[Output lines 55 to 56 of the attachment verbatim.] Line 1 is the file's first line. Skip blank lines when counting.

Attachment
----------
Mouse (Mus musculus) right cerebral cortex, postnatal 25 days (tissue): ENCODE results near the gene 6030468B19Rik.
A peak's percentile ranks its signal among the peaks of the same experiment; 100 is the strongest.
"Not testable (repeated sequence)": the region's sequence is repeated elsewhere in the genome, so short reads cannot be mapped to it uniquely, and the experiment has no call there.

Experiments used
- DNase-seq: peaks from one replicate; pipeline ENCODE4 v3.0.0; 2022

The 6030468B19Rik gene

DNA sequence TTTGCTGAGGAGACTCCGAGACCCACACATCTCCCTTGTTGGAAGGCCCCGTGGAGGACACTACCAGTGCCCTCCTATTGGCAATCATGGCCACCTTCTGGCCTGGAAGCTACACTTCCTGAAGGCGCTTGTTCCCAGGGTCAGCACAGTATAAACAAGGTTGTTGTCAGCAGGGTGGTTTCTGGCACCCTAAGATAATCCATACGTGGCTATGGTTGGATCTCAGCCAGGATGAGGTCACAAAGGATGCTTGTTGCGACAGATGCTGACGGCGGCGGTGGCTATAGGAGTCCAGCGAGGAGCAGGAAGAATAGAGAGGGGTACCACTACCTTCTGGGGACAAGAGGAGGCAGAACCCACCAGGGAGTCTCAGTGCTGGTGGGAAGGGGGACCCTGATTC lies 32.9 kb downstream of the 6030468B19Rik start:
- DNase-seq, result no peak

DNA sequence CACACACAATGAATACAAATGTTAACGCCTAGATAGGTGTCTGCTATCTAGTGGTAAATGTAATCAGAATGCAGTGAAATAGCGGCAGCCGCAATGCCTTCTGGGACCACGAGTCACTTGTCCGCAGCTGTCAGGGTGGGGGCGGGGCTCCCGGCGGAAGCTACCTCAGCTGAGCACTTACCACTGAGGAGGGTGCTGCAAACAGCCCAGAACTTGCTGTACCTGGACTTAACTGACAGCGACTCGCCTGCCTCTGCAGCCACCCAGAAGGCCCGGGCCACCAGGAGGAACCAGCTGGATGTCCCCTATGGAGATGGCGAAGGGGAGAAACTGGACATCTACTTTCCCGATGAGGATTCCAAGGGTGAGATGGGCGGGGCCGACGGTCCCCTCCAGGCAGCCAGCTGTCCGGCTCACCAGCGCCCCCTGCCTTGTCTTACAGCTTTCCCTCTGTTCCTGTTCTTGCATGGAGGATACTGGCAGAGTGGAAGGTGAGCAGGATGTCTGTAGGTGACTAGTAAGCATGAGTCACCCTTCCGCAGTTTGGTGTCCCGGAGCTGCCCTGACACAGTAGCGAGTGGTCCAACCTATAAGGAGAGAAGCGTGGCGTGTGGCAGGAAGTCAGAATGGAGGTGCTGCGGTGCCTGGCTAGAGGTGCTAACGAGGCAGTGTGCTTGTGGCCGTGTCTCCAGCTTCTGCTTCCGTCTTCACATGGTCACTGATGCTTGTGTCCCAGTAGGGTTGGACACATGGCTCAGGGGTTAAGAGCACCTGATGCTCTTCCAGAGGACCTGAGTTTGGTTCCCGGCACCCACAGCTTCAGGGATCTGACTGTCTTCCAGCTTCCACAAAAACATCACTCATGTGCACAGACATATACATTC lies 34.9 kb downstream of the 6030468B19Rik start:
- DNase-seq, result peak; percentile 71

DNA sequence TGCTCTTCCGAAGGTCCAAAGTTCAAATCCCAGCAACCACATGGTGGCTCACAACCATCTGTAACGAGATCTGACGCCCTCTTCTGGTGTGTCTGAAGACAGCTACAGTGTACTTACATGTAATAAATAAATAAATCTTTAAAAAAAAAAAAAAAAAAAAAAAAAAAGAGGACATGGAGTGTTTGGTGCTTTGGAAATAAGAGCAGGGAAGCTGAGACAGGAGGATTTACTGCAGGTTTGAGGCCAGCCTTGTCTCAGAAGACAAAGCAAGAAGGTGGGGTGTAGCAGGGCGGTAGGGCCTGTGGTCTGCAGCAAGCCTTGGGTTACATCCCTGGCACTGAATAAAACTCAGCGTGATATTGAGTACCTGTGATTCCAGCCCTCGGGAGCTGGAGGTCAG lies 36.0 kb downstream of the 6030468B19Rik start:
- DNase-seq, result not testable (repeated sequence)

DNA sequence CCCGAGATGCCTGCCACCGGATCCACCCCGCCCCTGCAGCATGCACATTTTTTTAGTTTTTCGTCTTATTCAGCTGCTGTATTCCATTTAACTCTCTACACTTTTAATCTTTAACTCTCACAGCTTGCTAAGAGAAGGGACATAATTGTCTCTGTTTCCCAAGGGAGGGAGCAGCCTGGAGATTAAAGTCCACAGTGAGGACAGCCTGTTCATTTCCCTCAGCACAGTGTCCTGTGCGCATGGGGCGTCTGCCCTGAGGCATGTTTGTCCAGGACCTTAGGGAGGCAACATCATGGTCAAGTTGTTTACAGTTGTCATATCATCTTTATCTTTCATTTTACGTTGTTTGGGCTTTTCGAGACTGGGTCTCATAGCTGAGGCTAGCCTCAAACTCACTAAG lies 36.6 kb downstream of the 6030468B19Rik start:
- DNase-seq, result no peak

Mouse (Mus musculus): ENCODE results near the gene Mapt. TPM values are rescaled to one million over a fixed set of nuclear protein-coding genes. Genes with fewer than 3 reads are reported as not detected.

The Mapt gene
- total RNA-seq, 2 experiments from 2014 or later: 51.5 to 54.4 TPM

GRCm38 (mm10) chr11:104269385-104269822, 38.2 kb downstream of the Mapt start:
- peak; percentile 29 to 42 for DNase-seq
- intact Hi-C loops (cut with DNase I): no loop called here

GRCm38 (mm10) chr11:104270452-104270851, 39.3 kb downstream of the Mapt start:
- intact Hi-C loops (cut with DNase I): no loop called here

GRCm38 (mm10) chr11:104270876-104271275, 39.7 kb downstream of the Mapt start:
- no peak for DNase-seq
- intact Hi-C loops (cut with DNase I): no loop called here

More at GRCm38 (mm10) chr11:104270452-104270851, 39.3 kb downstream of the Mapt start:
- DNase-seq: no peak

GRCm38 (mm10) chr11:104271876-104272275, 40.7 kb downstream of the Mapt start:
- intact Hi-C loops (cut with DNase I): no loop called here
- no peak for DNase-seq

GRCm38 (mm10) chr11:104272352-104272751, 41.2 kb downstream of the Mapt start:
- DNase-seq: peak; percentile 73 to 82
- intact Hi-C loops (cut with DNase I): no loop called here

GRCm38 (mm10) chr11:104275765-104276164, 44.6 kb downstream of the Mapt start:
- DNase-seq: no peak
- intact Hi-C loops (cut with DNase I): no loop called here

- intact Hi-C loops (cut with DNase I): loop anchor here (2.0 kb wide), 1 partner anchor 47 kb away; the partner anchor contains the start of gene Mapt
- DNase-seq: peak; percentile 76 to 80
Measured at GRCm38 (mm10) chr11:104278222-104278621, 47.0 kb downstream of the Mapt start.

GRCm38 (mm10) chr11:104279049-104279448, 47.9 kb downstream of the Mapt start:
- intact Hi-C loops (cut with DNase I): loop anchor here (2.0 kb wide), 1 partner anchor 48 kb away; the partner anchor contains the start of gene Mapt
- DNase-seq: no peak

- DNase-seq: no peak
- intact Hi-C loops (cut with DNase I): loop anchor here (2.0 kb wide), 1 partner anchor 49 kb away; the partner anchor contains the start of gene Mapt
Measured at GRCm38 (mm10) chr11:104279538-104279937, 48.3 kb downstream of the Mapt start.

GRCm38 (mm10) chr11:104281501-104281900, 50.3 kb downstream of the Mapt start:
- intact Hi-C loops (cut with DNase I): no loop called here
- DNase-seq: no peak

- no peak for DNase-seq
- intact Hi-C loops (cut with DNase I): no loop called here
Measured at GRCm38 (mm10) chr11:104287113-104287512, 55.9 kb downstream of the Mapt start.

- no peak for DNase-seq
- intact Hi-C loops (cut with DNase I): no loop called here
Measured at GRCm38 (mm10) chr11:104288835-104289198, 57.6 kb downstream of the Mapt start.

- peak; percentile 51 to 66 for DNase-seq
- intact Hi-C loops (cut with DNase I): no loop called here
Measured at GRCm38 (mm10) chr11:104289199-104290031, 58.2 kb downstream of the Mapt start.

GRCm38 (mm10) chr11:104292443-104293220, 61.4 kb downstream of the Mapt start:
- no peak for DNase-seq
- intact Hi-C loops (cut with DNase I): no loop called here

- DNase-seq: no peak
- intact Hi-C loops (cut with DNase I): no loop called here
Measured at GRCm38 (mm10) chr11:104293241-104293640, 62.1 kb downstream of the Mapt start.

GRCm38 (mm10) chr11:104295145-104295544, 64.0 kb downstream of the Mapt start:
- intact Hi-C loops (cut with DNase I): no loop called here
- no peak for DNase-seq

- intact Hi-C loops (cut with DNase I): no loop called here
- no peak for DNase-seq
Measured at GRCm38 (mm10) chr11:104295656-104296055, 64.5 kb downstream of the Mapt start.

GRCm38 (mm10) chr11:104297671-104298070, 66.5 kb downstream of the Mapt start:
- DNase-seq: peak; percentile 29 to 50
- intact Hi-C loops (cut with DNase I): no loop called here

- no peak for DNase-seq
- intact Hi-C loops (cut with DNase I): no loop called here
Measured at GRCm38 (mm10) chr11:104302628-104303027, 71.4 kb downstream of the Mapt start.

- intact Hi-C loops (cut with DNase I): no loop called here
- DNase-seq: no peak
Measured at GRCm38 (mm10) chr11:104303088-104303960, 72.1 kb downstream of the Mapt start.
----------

- peak; percentile 51 to 66 for DNase-seq
- intact Hi-C loops (cut with DNase I): no loop called here